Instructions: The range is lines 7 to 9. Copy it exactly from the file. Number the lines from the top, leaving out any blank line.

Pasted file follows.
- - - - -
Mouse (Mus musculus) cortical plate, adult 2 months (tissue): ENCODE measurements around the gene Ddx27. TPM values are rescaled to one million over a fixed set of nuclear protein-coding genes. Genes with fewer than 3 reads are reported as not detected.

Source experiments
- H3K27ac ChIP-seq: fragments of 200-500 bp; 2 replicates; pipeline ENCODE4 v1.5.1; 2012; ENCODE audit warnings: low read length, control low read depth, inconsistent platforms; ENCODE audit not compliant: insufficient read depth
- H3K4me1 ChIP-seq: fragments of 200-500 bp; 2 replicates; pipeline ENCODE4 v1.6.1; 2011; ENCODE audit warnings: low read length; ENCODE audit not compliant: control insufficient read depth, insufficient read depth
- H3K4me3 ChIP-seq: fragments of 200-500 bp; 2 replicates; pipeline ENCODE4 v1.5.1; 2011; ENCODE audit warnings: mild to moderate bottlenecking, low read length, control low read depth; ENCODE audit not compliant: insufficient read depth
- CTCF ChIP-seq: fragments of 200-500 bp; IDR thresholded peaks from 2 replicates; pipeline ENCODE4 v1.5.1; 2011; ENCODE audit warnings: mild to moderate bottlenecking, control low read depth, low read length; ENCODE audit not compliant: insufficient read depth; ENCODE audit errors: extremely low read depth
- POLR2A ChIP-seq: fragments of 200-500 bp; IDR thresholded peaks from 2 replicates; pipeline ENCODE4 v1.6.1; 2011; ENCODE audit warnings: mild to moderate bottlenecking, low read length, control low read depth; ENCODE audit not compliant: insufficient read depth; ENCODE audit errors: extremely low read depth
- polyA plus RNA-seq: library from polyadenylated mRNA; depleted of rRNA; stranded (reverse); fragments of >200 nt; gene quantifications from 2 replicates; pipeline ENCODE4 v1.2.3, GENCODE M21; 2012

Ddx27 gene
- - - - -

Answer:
- POLR2A ChIP-seq: fragments of 200-500 bp; IDR thresholded peaks from 2 replicates; pipeline ENCODE4 v1.6.1; 2011; ENCODE audit warnings: mild to moderate bottlenecking, low read length, control low read depth; ENCODE audit not compliant: insufficient read depth; ENCODE audit errors: extremely low read depth
- polyA plus RNA-seq: library from polyadenylated mRNA; depleted of rRNA; stranded (reverse); fragments of >200 nt; gene quantifications from 2 replicates; pipeline ENCODE4 v1.2.3, GENCODE M21; 2012

Ddx27 gene